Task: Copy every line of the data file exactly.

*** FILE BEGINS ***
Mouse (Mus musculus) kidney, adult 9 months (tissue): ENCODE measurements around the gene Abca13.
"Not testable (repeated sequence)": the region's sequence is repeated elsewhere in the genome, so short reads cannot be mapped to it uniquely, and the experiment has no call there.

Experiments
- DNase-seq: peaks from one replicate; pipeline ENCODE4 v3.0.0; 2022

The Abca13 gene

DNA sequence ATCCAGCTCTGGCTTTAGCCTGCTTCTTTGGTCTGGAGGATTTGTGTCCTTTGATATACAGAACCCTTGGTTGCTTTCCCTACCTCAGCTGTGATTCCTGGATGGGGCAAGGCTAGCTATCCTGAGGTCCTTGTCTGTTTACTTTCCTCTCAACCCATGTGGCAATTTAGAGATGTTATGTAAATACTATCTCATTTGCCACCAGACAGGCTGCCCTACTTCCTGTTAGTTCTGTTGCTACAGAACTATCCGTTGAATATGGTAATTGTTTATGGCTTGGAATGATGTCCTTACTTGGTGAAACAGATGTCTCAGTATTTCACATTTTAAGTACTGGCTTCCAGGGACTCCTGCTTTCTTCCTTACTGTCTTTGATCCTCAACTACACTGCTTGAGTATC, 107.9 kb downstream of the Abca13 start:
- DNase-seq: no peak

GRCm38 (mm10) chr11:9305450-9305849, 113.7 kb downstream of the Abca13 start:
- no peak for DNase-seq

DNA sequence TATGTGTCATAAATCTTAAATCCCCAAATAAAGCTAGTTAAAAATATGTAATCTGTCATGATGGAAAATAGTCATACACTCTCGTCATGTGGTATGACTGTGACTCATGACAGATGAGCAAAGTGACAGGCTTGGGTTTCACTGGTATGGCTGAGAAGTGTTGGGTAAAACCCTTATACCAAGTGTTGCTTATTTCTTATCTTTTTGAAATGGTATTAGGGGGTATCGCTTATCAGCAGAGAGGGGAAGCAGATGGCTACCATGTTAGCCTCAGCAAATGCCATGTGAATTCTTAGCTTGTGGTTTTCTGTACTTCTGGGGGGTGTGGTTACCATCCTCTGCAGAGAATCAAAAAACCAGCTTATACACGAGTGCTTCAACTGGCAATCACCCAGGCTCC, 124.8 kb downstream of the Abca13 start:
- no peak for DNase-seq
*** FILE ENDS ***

Mouse (Mus musculus) kidney, adult 9 months (tissue): ENCODE measurements around the gene Abca13.
"Not testable (repeated sequence)": the region's sequence is repeated elsewhere in the genome, so short reads cannot be mapped to it uniquely, and the experiment has no call there.

Experiments
- DNase-seq: peaks from one replicate; pipeline ENCODE4 v3.0.0; 2022

The Abca13 gene

DNA sequence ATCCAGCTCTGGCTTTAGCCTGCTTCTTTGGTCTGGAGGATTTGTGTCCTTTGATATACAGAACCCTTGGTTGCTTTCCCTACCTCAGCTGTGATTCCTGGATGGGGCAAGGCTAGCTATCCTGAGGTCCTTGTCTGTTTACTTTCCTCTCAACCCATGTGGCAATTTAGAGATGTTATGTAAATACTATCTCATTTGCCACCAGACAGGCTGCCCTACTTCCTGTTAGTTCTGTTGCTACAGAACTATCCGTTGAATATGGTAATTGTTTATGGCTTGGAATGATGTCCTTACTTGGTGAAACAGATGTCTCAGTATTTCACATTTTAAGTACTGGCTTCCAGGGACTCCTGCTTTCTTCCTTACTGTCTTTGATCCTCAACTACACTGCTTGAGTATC, 107.9 kb downstream of the Abca13 start:
- DNase-seq: no peak

GRCm38 (mm10) chr11:9305450-9305849, 113.7 kb downstream of the Abca13 start:
- no peak for DNase-seq

DNA sequence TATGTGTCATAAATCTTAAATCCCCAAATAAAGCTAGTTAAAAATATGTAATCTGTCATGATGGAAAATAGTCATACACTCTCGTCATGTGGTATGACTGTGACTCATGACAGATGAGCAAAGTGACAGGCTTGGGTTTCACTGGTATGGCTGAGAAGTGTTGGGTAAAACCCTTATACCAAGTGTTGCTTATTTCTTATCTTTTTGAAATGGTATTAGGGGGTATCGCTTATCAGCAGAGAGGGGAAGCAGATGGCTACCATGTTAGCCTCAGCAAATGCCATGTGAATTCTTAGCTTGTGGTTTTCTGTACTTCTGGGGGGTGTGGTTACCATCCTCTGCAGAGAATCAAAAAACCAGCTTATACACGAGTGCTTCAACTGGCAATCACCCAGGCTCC, 124.8 kb downstream of the Abca13 start:
- no peak for DNase-seq